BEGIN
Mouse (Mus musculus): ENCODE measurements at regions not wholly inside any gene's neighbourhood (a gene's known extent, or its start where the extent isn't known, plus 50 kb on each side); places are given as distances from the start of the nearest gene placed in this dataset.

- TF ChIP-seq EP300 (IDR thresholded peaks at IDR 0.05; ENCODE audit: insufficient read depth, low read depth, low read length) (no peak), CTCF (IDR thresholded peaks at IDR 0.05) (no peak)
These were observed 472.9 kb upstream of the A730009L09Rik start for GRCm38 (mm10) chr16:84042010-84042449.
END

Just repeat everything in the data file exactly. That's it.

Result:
Mouse (Mus musculus): ENCODE measurements at regions not wholly inside any gene's neighbourhood (a gene's known extent, or its start where the extent isn't known, plus 50 kb on each side); places are given as distances from the start of the nearest gene placed in this dataset.

- TF ChIP-seq EP300 (IDR thresholded peaks at IDR 0.05; ENCODE audit: insufficient read depth, low read depth, low read length) (no peak), CTCF (IDR thresholded peaks at IDR 0.05) (no peak)
These were observed 472.9 kb upstream of the A730009L09Rik start for GRCm38 (mm10) chr16:84042010-84042449.